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My patient had a dream that turned out, she thought, to be a real memory. “I know you love dreams,” she laughed, glossy hair, shiny shoes, white teeth. I found it quite difficult not to cry as she spoke. That, I think, was her aim—project the sadness into me and then she can carry on pretending everything’s fine. This woman is beautiful, mid-twenties, successful. She delivers her material as though saying: “Pretty gripping stuff, eh? What do you make of that, oh therapist”?
“So, I was about two or three and I wanted my cereal out of this pink bowl with yellow flowers on it. I was a diva even then—always wanted that bowl. If I couldn’t have it I’d go nuts.” She mocked herself with a contemptuous tone. “Anyway, I was being such a monumental pain in the arse about it that my mum tipped the cereal and milk over my head and smashed my bowl on the floor.” She laughed now at the hilarity of this story until she noticed that I wasn’t laughing. “Oh, come on. I was being a nightmare. Actually, I told mum I’d remembered this and she said I was always pretty demanding as a child.”
I said it must have been frightening. She shrugged and shared another one of her mirthless laughs. “Well,” she said. “It’s all relative. But that was hardly the most frightening thing that happened at home.” She mentioned being repeatedly beaten in the car over her choice of music, pushed downstairs when she hadn’t tidied her room properly, being kicked on the sitting room floor and other violently abusive incidents she’d experienced as a child, but that she still considers normal or, worse, deserved.
So, here she is today, battling with depression and anxiety, sleeping very little, unable to understand the catastrophe of her relationships, so terrified of offending anyone that she goes miles out of her way to do favours for friends, acquaintances and strangers, making endless reparation for imaginary crimes with cupcakes and soup. Assuming that she has misunderstood something fundamental about the world, she is in therapy in an attempt to grasp what it is she is doing wrong—because she must be doing something wrong. After all, that’s what she’s always been told. Bad girl.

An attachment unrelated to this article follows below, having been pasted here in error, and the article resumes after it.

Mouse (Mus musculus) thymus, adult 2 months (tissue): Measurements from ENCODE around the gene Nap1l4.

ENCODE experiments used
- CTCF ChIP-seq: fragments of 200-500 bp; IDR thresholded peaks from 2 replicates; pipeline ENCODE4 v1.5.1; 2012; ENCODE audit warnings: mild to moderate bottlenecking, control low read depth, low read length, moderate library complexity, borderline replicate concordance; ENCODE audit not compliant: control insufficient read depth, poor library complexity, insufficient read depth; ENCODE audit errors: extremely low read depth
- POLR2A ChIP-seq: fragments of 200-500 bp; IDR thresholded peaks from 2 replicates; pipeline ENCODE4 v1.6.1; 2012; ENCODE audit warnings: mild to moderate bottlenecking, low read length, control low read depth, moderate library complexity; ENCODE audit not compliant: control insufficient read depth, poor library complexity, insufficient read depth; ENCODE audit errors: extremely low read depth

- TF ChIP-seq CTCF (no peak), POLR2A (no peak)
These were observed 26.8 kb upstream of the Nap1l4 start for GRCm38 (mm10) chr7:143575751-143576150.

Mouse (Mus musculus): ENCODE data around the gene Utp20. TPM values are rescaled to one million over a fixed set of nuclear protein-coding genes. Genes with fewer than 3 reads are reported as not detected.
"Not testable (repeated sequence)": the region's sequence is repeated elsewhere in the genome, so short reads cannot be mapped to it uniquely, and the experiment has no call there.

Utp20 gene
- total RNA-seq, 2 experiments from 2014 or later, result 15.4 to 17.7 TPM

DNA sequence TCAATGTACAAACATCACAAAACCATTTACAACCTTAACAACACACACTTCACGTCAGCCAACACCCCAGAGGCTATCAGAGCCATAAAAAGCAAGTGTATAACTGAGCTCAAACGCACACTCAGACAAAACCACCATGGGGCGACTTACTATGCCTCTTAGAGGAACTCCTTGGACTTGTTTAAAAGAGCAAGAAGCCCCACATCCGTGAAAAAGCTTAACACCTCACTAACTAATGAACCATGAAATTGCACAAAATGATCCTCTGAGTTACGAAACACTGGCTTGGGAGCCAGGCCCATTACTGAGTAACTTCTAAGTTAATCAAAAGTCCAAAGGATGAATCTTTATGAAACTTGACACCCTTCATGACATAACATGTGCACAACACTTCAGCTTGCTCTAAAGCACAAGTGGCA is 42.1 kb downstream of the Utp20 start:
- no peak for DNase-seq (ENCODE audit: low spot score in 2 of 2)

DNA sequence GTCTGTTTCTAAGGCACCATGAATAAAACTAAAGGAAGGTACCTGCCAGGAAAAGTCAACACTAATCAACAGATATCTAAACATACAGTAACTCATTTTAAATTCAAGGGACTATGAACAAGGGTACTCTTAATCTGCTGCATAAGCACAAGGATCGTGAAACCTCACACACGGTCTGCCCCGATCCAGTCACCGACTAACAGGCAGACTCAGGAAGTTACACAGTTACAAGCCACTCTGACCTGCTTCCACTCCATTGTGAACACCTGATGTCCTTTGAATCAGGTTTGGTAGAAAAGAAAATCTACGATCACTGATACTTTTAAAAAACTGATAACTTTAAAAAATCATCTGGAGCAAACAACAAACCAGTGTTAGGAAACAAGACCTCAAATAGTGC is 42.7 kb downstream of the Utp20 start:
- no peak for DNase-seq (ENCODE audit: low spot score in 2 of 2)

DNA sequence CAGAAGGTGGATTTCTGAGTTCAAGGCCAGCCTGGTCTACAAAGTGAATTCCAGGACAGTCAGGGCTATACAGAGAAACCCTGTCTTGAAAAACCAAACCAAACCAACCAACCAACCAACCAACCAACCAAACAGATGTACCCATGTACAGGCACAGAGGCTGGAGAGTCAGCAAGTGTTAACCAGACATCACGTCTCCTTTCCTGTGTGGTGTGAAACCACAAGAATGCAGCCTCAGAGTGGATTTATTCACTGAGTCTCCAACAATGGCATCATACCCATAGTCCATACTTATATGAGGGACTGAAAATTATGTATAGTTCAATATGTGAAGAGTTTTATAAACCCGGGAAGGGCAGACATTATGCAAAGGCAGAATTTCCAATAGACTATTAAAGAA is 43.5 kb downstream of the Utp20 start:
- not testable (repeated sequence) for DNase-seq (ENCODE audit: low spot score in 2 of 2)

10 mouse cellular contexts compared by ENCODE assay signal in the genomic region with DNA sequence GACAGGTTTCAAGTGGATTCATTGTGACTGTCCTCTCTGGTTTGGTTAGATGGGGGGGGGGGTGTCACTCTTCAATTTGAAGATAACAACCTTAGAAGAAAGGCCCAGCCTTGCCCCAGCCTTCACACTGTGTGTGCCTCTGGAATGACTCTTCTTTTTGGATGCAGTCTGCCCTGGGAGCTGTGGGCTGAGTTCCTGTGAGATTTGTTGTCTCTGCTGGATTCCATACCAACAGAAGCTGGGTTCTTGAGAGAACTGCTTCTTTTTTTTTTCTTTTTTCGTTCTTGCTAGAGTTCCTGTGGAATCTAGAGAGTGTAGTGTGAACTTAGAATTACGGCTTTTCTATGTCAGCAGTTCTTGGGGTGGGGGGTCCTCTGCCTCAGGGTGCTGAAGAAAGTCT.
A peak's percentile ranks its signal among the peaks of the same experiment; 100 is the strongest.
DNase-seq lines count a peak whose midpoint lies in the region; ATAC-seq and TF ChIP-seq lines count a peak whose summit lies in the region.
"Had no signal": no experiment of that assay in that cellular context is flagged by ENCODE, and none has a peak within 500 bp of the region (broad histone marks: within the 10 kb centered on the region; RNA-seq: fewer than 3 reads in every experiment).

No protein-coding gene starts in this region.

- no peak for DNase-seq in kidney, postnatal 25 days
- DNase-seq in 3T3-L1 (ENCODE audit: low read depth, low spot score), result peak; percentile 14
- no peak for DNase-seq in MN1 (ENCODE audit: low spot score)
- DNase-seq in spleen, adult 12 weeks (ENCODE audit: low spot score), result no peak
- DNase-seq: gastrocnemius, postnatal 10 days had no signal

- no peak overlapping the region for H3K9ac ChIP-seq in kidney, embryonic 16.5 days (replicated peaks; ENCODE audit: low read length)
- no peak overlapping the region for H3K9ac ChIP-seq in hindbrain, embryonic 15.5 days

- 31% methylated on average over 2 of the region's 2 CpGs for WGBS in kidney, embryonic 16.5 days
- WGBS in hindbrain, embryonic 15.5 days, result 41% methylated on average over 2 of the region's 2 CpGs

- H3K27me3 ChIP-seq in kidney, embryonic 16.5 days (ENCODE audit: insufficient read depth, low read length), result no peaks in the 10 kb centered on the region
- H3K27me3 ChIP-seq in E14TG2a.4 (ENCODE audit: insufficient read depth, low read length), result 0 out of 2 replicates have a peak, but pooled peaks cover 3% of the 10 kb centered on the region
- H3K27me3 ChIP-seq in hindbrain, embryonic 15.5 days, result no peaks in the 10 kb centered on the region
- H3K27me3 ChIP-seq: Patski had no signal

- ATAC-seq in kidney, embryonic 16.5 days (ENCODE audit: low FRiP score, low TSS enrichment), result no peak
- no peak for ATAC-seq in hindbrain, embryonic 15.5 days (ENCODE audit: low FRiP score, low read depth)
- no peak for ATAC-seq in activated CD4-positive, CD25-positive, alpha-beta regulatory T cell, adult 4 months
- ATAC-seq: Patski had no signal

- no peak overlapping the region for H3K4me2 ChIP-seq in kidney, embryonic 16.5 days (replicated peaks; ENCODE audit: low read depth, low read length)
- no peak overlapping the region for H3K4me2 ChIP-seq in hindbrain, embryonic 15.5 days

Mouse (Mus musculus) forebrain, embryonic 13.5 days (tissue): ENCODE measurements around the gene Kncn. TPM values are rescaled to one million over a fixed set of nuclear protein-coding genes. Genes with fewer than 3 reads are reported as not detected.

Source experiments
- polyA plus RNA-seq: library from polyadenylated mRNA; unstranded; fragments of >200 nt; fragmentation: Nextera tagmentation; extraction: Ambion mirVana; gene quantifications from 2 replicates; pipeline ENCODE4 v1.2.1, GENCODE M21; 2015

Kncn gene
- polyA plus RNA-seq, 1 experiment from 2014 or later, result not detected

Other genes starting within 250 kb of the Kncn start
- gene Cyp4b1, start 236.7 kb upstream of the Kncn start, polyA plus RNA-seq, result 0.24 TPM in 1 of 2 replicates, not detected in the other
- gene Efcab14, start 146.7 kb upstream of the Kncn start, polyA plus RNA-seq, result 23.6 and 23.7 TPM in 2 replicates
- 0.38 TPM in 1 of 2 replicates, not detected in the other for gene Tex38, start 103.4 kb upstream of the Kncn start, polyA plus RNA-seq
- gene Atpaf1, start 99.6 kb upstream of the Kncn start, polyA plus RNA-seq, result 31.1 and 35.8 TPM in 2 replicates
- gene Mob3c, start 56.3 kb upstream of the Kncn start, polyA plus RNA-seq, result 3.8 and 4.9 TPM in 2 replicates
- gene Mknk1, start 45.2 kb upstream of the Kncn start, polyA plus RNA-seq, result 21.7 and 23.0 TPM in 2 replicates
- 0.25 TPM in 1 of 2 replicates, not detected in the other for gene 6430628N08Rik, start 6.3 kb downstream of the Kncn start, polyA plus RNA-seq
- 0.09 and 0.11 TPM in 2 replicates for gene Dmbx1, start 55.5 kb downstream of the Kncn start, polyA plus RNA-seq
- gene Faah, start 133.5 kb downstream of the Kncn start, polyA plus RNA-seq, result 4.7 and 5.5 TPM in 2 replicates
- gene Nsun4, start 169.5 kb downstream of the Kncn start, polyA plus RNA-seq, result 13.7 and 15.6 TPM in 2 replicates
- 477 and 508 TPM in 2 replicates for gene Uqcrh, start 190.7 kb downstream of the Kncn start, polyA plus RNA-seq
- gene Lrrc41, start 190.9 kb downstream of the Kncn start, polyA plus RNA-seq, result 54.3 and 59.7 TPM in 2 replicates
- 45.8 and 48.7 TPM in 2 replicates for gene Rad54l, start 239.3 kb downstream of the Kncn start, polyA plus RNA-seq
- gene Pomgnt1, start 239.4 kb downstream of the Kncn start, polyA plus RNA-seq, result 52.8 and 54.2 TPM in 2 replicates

Another female patient lives thousands of miles away from friends and family, has no work, is desperately lonely and her husband is a bully. Should she, she wonders, take anti-depressants? There is something so fundamental to the background of women’s mental illness here—so often women in awful situations are pathologised or pathologise themselves and are pushed to treat their minds (“What’s wrong with you”?) instead of trying to change their lives. (See Lisa Appignanesi’s wonderful book on women and the mental health profession through history—Mad, Bad and Sad).
I quite often find myself thinking; “Well, anyone who had been through that would be disturbed. It would be amazing if you were any different.” My glamorous patient has no idea why she’s struggling when, given the grim reality of her childhood, it would be genuinely incredible if she wasn’t struggling. She is doing extremely well, considering.
Obviously, changing the current circumstances of our lives is possible (if extremely difficult) and changing the past is impossible, but there is still something important about acknowledging that so much of illness is a reaction to very real circumstance, past or present, rather than being somehow comparable to a virus picked up randomly on public transport. Therapy is often an exercise in acknowledging that the reality of life past or present is maddening.